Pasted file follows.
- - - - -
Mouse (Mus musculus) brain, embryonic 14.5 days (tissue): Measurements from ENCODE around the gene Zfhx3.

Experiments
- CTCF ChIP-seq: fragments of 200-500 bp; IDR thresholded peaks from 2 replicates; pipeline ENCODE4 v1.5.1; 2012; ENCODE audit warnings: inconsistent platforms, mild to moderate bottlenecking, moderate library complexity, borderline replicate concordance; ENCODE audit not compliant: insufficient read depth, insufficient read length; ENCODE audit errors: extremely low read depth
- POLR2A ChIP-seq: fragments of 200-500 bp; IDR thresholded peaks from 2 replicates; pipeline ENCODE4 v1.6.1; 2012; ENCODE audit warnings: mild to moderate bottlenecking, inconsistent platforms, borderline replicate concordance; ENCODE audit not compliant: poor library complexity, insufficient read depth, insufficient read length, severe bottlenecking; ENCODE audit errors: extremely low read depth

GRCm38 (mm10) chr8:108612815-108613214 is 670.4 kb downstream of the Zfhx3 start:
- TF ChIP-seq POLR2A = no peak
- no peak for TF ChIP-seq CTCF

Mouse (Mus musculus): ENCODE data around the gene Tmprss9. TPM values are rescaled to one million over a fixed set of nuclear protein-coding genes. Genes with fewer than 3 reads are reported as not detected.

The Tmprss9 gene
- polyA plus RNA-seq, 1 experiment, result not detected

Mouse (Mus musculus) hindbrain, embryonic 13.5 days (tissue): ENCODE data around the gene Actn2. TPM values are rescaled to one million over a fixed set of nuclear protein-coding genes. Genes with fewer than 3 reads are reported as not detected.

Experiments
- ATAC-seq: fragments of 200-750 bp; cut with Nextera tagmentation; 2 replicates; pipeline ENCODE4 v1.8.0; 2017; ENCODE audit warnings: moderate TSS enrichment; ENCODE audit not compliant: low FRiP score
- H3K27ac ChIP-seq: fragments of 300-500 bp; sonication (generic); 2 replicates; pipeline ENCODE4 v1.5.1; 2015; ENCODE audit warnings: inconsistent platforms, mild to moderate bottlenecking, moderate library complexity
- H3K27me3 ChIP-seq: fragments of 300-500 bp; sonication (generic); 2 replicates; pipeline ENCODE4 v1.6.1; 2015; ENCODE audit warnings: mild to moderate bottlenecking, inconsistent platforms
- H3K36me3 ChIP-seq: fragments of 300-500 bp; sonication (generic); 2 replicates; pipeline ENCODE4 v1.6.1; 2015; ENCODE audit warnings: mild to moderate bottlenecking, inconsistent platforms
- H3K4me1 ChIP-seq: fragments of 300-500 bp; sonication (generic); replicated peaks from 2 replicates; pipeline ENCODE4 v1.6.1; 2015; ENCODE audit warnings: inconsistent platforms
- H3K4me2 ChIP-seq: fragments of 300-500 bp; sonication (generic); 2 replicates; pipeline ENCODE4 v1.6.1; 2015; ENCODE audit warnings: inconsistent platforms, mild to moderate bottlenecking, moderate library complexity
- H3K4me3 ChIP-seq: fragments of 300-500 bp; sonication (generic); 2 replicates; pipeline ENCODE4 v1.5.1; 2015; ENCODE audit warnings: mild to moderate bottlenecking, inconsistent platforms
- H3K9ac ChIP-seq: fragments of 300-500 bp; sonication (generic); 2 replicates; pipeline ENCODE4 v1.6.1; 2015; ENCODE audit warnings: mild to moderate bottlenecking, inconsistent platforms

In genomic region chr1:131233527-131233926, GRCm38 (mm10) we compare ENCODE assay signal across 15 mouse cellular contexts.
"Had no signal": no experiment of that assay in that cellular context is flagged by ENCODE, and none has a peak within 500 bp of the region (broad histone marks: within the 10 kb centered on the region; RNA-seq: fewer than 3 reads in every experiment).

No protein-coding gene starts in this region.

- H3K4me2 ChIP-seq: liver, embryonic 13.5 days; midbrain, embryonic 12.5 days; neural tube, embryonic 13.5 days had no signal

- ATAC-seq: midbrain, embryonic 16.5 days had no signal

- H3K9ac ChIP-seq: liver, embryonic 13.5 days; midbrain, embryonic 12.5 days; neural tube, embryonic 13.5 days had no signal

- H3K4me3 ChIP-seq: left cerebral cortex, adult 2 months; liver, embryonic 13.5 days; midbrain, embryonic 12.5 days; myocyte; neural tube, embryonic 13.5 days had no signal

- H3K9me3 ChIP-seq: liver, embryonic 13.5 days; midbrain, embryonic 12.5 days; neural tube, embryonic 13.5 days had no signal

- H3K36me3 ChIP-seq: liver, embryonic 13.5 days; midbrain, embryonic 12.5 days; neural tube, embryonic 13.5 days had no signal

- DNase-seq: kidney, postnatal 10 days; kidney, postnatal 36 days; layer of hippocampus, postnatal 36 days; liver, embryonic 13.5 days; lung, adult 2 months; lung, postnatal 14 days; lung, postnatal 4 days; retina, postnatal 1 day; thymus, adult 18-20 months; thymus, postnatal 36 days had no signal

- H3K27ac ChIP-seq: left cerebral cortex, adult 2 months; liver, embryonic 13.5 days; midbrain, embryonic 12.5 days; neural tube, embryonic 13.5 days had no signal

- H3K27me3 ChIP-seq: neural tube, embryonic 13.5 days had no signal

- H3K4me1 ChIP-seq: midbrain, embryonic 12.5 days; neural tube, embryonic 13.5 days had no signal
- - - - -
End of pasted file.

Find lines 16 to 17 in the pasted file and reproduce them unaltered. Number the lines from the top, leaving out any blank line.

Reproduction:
- H3K36me3 ChIP-seq: fragments of 300-500 bp; sonication (generic); 2 replicates; pipeline ENCODE4 v1.6.1; 2015; ENCODE audit warnings: mild to moderate bottlenecking, inconsistent platforms
- H3K4me1 ChIP-seq: fragments of 300-500 bp; sonication (generic); replicated peaks from 2 replicates; pipeline ENCODE4 v1.6.1; 2015; ENCODE audit warnings: inconsistent platforms